Before sealing the boxes, I label them on the outside as Box 1 of 3, Box 2 of 3, Box 3 of 3, and so on. I decorate the outside of each box with something colorful (and hopefully entertaining) so if one box should miss a traffic light and get separated from the others, I can tell folks on the receiving end what to look for.
LET THE JOURNEY BEGIN
Once I’ve checked the quilts in each box at least 3 times (yes, there’s a lot of making a list and checking it thrice) to make sure the information on the packing list is correct, the boxes are taped shut, loaded into the truck, and off we go to find the nearest shipping place (which, if we’re in NC, is at least an hour’s drive away).
And yes, I do kiss each box as it leave my hands (you know I do) and admonish the shipper to take good care and make sure every box arrives safely. (They don’t always listen, but we’ll talk about that another day.)
When back home, I email the Special Exhibits Coordinator and give her the tracking information, intended arrival date, and, of course, my promise to do the tracking myself because she doesn’t need one more thing added to her to do list.
Things I’ve learned about packing quilts for traveling:
~ Like newborn babies, the quilts are happier and safer when there’s little free space for them to move around in the box.
~ All the paperwork is not an expenditure but an investment of time. I don’t want anybody along the way to have no idea what they’re holding and who to call. (Remind me to tell you a story about that some day.)
~ The boxes – even the sturdiest ones – are good for only one trip there and back.
~ Tape is not something you skimp on.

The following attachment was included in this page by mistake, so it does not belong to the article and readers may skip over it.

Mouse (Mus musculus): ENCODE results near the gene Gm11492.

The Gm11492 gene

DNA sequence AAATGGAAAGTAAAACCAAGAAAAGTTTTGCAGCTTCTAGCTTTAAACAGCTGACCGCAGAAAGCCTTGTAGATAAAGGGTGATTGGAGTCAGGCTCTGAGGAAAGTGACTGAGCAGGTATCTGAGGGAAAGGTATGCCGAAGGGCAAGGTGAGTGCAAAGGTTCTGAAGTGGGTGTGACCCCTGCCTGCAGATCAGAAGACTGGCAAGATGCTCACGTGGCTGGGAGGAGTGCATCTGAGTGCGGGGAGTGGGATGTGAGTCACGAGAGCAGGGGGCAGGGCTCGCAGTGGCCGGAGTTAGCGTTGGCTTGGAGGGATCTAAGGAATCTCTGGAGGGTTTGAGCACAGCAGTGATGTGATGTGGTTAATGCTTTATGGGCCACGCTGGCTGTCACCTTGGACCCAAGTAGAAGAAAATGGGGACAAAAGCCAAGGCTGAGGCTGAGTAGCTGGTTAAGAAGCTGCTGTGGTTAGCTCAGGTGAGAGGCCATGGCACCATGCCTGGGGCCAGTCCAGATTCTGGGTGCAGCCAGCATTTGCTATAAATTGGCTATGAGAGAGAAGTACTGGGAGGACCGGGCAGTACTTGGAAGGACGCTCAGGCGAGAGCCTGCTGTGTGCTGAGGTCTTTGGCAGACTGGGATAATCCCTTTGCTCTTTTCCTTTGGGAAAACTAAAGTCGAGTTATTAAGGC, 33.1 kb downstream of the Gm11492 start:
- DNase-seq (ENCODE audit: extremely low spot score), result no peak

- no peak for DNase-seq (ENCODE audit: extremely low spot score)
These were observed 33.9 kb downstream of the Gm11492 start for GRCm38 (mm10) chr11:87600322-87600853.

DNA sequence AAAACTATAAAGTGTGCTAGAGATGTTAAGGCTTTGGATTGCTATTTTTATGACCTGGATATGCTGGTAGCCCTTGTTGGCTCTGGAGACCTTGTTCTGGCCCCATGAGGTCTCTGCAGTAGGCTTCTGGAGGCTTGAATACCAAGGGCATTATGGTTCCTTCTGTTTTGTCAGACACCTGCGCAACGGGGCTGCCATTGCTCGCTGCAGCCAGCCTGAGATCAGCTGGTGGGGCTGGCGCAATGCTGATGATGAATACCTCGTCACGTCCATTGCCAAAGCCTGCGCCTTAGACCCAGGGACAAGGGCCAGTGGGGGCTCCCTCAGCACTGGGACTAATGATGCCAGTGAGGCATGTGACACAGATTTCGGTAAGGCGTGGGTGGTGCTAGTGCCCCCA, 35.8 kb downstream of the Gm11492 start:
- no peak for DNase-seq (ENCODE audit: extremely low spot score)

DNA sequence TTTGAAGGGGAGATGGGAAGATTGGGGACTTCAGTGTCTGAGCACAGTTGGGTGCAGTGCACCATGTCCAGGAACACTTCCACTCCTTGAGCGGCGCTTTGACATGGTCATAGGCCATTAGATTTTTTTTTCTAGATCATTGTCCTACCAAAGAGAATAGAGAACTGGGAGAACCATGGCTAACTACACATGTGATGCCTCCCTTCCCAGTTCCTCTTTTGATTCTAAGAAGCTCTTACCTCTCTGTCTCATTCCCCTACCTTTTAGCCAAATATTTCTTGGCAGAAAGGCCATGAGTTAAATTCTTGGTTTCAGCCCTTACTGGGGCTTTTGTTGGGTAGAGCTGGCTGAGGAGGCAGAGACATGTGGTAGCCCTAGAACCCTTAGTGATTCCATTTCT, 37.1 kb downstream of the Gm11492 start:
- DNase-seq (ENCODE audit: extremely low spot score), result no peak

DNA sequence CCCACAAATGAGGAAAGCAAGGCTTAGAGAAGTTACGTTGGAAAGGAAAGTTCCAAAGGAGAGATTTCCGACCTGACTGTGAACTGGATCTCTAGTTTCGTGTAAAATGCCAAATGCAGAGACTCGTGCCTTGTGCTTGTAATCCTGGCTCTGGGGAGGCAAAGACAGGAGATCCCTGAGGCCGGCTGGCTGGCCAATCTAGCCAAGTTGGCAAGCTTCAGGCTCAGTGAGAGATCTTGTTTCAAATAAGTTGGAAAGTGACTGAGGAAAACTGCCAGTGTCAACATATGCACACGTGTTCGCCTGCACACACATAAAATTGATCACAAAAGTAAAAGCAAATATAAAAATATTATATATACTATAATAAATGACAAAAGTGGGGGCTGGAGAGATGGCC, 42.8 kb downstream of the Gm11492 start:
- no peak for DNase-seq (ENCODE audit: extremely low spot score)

~ I use only clear plastic bags because if somebody sees a sealed dark green or black garbage bag, well, I don’t need or want to finish that sentence for you.
QUILTS HAVE LANDED IN MINNESOTA
If anybody who’s going can spend some time in The 70273 Project Exhibit to tell folks about what they’re looking at and feeling (everybody feels these quilts – they really do) and answer questions, that would be better than terrific. Let me know and I’ll tell you some of the most frequently asked questions along with my phone number so you can call me any time. And hey, y’all promise y’all will send me pictures.
So that’s the shipping process in a nutshell. If you have other ideas and information about shipping, if you have contacts with the major shipping companies, if you have a good source for shipping supplies, if you’d like to exhibit some quilts, or if you’d like to become a Data Angel let me know. And if you’d like to don your wings and join the Monthly Angel Members to help cover the cost of not just shipping supplies but the actual transit costs (and a whole of of other things, for that matter, cause yes, there are 70273 Project expenses), use the donate button in the side bar or send me an email, and I’ll tell you how and where you can make checks.